Acetamide Utilization Test: Introduction, Composition, Principle, Test Requirements, Procedure, Result-Interpretation, Limitations, and Keynotes

Acetamide Utilization Test-Positive and Negative Bacteria

Introduction of Acetamide Utilization Test

Acetamide (ethanamide) is the simplest amide derived from acetic acid. The chemical formula of this organic compound is CH3CONH2. An acetamide utilization test is recommended for differentiating Pseudomonas aeruginosa from other non-glucose-fermenting, Gram-negative bacilli/rods. It differentiates bacteria based on utilizing acetamide as the sole carbon source.

Composition of Acetamide Agar

Ingredients   Amount  (gram/liter)

Sodium chloride: 5.0

Magnesium sulfate: 0.2

Ammonium phosphate (NH4H2PO4), monobasic: 1.0

Potassium phosphate (K2HPO4), dibasic:  1.0

Acetamide:  10.0

Agar: 15.0

Bromothymol blue: 0.08

Distilled water (D/W): 1000 ml

Final pH: 6.8

Principle of  Acetamide Utilization Test

Acetamide agar contains acetamide as the sole carbon source while inorganic ammonium salts as the sole nitrogen source. Organism capable of growing on this medium produce the enzyme, acylamidase that deaminates acetamide to release ammonia. The production of ammonia results  pH shif i.e. alkalinity that turns the bromthymol blue indicator in the medium from green to blue, creating the medium to change color from green to royal blue. This type of growth and subsequent change in the blue color of the medium denotes a positive test for acetamide utilization.

Test Requirements

  • Sterile inoculating wire or loop
  • Bunsen burner
  • Test organisms (Unusual non-glucose-fermenting, gram-negative rods, as part of the identification)
  • Acetamide Agar
  • Incubator
  • Quality Control (QC) Strains- Positive Control (PC): Pseudomonas aeruginosa (ATCC 27853) and Negative Control (NC): Escherichia coli (ATCC 25922)

Test Procedure

  1. Take the inoculum from the center of a well-isolated colony from an 18-24 hour  old culture.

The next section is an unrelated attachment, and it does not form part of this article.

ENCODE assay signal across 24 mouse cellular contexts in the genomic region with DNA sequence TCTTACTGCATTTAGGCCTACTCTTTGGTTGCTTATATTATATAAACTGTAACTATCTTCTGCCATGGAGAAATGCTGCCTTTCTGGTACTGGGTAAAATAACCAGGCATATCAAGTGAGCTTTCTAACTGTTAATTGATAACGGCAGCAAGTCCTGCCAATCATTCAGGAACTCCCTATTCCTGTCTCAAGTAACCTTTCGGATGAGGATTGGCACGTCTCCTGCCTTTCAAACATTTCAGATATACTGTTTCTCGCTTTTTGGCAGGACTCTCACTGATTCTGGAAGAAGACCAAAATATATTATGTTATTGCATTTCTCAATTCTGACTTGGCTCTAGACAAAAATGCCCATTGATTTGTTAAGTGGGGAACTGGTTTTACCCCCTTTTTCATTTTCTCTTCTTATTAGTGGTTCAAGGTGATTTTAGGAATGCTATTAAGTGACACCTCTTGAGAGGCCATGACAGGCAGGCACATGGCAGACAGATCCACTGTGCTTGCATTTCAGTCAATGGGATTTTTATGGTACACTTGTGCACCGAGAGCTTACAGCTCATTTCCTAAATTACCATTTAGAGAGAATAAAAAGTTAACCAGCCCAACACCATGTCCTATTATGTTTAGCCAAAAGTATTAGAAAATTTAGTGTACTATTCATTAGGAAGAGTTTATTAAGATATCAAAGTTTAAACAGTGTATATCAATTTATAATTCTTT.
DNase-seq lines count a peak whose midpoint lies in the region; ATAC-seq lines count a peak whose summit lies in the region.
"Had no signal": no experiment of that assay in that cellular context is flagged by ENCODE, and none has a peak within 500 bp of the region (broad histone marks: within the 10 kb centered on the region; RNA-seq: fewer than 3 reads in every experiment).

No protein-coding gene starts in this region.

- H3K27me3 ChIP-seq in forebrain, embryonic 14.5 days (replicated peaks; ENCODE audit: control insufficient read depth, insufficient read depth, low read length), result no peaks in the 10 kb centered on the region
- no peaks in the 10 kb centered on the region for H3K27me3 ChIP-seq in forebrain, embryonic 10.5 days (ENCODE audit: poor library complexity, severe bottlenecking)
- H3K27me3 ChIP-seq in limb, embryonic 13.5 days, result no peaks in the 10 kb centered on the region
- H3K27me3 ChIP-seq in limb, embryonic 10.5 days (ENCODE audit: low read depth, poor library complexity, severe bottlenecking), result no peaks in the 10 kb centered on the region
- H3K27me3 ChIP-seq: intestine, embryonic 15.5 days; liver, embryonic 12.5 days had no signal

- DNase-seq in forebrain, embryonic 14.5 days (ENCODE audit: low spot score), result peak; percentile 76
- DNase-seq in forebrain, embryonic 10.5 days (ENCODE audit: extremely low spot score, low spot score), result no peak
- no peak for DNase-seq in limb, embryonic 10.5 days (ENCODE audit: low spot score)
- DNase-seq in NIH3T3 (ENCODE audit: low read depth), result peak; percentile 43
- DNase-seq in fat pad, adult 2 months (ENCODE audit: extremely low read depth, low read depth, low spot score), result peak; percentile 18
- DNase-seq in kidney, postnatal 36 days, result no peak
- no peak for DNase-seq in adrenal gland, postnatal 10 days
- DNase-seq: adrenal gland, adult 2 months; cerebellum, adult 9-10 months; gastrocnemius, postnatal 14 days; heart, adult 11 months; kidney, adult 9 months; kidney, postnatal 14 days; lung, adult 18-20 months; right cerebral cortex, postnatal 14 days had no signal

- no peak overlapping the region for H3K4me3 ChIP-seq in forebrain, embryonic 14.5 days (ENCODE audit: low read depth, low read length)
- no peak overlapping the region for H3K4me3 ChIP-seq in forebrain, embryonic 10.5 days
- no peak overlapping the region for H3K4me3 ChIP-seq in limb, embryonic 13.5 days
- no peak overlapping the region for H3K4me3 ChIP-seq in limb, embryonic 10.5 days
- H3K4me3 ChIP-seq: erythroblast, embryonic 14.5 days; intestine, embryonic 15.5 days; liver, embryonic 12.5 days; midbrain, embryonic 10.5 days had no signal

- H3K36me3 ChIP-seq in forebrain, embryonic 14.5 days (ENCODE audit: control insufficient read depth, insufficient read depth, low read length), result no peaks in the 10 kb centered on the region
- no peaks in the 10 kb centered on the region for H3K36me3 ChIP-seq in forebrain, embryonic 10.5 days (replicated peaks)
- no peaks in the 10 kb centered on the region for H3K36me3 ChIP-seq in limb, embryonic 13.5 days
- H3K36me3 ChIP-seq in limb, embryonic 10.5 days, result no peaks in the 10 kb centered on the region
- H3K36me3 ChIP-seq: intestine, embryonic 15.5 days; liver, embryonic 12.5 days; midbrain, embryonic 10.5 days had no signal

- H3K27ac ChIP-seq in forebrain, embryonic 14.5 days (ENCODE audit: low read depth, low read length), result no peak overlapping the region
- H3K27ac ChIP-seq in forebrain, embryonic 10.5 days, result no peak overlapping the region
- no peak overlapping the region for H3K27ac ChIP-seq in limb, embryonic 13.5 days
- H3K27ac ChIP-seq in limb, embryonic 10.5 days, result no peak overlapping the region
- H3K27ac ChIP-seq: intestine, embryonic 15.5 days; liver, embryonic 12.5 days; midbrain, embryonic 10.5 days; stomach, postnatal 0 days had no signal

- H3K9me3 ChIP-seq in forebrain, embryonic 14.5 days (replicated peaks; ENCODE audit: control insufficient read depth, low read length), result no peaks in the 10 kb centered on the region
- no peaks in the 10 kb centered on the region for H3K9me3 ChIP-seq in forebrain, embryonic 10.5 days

2. Inoculation from a broth culture is prohibited  because the growth will be too heavy, and the carryover of medium may result in false positive reactions.
  3. Inoculate the acetamide slant with a incoluating wire by streaking the slant back and forth. Stabbing  the slant is not allowed since the test requires an aerobic environment.
  4. Place the cap loosely on the tube and incubate aerobically at 35°C to 37°C for up to 4 days.
  5. Observe  the color change from green to blue along the slant.
  6. If equivocal, re-incubate the slant for two additional days and observe the color change.
  7. The equivocal results should be repeated.

Result ans Interpretation of Acetamide Assay

Acetamide Utilization Test Positive: Growth is seen in the slant, and the color of the slant changes from green to intense blue
Acetamide Utilization Test Negative: No growth, no color change, and the slant remain green.
QC Strains- Pseudomonas aeruginosa (ATCC 27853), growth; blue color-Test Positive while E. coli (ATCC 25922), no growth; green color-Test Negative


Growth without a color change may show a positive test result. Repeat the assay with less inoculum if further incubation results in no color change.
A negative assay does not rule out the identification of Pseudomonas aeruginosa, and 6% of Pseudomonas fluorescens bacteria have been reported to give a false positive reaction. Other fluorescent Pseudomonas species do not express positive reactions.


  • Isolated colonies of fluorescent pigment-producing, non-glucose-fermenting, gram-negative bacilli or rods that are suggestive of Pseudomonas aeruginosa.
  • Perform quality control (QC) on each new lot  preparation or media shipment before using them. Inspect  the test  agar for evidence of prior freezing, contamination, cracks, dehydration, and bubbles prior to  using or storing them. Discard, if there is any blue tubes.
  • Assimilation of acetamide will result in a yellow color and should not be mistaken for a positive result.
  • Delftia  acidovorans, Pseudomonas aeruginosa, and Alcaligenes faecalis can perform acetamide deamination. A combination of fluorescent pigment, acetamide deamination, and positive oxidase test findings  are sufficient to identify Pseudomonas aeruginosa.


  1. Cowan & Steel’s Manual for identification of Medical Bacteria. Editors: G.I. Barron & R.K. Felthani, 3rd ed 1993, Publisher Cambridge University press.
  2. Clinical Microbiology Procedure Hand book, Chief in editor H.D. Isenberg, Albert Einstein College of Medicine, New York, Publisher ASM (American Society for Microbiology), Washington DC.
  3. Colour Atlas and Text book of Diagnostic Microbiology. Editors: Koneman E.W., Allen D.D., Dowell V.R. Jr and Sommers H.M.
  4. Jawetz, Melnick and Adelberg’s Medical Microbiology. Editors: Geo. F. Brook, Janet S. Butel & Stephen A. Morse, 21st ed 1998, Publisher Appleton & Lance, Co Stamford Connecticut.
  5. Mackie and Mc Cartney Practical Medical Microbiology. Editors: J.G. Colle, A.G. Fraser, B.P. Marmion, A. Simmous, 4th ed, Publisher Churchill Living Stone, New York, Melborne, Sans Franscisco 1996.
  6.  Text book of Diagnostic Microbiology. Editors: Connie R. Mahon, Donald G. Lehman & George Manuselis, 3rd edition2007, Publisher Elsevier.
  7. Bailey & Scott’s Diagnostic Microbiology. Editors: Bettey A. Forbes, Daniel F. Sahm & Alice S. Weissfeld, 12th ed 2007, Publisher Elsevier.
[839 visitors]


© 2023 | All Rights Reserved